Holly by Stephen King: a timely work of crime fiction about not judging a book by its cover

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At the age of 76, with nearly 70 novels and short story collections behind him, American author Stephen King shows few signs of slowing down. His latest novel Holly, hefty in scale and elaborate in plotting, is the work of an energetic writer, not one who is getting tired.

The book is a compelling composite of the crime and horror genres, as addictive as the cigarettes which the title character finds herself smoking, as she investigates a spate of abductions in a midwest town.

One of the incidental pleasures offered by Holly is its allusion to books from earlier in King’s long literary career. The terrifying incarceration experienced by the novel’s victims, for example, recalls that of the central figure in Misery (1987). A reference to blood poured over a high school prom queen summons up thoughts of Carrie (1974), King’s first novel.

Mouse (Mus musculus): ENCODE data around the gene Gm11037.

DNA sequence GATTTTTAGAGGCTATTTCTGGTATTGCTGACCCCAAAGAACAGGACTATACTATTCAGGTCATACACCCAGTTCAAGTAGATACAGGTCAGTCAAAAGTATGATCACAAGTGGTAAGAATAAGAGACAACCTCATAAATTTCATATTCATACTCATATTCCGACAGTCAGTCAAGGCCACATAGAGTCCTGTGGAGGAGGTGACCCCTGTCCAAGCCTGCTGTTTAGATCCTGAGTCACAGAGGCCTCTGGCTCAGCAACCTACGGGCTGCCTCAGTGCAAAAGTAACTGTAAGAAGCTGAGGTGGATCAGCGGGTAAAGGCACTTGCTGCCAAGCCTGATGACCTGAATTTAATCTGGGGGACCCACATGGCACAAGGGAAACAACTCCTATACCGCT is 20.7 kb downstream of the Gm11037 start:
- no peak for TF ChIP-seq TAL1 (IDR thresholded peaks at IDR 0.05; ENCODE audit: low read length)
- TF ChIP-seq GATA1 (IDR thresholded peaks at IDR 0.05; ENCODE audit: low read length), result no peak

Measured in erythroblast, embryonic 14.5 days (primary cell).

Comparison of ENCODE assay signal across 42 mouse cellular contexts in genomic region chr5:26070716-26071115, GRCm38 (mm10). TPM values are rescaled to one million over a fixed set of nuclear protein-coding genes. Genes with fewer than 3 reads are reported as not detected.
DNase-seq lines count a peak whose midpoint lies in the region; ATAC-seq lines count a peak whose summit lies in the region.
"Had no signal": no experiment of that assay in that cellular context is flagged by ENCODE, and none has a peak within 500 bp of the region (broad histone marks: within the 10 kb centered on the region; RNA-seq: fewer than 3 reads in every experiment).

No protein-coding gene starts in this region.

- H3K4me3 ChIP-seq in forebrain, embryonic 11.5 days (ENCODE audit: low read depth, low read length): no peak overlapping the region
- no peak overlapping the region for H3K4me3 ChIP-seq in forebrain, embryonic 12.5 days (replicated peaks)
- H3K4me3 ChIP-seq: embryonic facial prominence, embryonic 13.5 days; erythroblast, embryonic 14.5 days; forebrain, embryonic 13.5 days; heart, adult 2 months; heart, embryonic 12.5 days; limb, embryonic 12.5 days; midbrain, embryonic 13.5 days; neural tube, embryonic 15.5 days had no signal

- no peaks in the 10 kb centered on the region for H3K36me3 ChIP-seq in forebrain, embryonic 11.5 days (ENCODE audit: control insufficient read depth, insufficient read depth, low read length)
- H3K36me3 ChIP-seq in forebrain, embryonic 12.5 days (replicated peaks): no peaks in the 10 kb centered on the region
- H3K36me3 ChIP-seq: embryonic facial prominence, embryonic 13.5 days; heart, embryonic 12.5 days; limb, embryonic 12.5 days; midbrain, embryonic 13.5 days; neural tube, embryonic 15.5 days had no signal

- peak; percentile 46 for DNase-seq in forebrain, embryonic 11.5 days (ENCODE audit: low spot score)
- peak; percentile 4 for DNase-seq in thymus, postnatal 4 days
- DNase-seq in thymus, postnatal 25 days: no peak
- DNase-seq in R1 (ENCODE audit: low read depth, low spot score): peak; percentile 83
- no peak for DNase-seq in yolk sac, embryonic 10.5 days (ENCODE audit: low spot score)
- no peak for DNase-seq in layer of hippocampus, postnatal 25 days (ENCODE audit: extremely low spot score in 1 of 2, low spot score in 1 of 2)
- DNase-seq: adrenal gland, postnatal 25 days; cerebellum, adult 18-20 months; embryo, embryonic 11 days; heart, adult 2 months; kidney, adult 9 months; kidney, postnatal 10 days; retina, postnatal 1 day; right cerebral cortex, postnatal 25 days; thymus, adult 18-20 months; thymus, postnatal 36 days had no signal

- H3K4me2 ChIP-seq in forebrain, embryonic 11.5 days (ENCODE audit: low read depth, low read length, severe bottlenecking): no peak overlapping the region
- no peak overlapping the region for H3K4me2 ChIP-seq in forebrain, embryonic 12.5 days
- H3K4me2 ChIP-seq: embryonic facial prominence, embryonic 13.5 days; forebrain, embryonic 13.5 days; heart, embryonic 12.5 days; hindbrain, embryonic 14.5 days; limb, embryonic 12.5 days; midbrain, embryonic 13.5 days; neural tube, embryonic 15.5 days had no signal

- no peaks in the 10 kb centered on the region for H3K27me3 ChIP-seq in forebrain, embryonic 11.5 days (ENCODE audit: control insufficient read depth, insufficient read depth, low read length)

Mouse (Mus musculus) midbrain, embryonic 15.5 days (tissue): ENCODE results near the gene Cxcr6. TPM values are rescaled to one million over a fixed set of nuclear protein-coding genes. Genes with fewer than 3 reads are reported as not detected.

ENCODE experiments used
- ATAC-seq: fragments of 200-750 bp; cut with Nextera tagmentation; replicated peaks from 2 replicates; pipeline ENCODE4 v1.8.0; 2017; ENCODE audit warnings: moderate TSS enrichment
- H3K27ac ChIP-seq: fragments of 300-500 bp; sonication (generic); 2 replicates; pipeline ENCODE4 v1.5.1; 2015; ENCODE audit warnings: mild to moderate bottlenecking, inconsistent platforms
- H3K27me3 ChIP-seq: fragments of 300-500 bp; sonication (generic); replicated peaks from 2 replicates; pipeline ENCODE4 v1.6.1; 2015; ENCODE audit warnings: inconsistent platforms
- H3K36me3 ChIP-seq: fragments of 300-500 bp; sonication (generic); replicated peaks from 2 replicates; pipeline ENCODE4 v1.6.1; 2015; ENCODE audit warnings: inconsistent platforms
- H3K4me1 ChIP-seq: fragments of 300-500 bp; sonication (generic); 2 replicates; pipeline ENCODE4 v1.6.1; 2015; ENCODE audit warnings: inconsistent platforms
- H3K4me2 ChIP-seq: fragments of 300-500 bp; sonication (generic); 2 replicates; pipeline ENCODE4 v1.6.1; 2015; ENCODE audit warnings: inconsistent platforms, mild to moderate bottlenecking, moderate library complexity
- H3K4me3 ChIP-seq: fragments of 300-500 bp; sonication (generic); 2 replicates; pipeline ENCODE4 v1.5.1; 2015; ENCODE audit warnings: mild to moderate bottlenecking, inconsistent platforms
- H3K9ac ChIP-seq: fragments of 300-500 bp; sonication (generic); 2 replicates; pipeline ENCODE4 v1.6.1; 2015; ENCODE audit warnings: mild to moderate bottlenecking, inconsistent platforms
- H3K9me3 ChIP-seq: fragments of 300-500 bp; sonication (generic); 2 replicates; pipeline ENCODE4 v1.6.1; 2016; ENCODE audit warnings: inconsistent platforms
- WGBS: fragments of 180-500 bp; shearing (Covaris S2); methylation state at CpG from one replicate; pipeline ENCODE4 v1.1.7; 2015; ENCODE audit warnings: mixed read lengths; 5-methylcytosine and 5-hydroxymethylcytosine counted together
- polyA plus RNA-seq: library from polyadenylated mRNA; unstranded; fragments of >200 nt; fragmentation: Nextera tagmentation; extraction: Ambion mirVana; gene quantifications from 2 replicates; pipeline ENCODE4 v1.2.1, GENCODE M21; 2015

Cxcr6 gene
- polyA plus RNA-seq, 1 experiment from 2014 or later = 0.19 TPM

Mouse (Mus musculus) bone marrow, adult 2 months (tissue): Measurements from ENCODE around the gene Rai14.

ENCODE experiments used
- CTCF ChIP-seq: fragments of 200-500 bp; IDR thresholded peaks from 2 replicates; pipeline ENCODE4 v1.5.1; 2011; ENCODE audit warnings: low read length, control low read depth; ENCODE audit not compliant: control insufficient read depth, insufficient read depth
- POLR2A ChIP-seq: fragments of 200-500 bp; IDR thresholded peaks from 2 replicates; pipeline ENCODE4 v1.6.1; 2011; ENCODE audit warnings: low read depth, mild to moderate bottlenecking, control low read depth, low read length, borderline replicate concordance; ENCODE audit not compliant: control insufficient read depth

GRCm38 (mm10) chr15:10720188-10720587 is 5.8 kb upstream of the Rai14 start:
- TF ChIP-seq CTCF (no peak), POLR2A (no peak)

That said, this new book shows King experimenting and innovating, rather than simply being content to reactivate the tropes of his previous fiction.

As well as showing that literary vitality is not reserved for the young, Holly strikes other blows against ageist thinking. The novel is a “whydunit”, not a whodunit, so it is no spoiler to reveal that its villains are two elderly professors, long retired from their lecturing careers at Bell College of Arts and Sciences (a fictitious institution that seems, from geographical markers and references to Cleveland sports teams, to be in Ohio).

Instead of engaging in pursuits lazily associated with retirees – daytime television, say, or the newspaper’s quick crossword – Emily and Roddy Harris embark on an end-of-life killing spree. They evade detection so long precisely because of a tendency not to suspect the elderly of multiple homicides (their status as academics, perhaps, makes them doubly exempt). As Holly says ruefully: No one expects old people to be serial killers...

Read Dr Andrew Dix's review of 'Holly' in full on The Conversation website.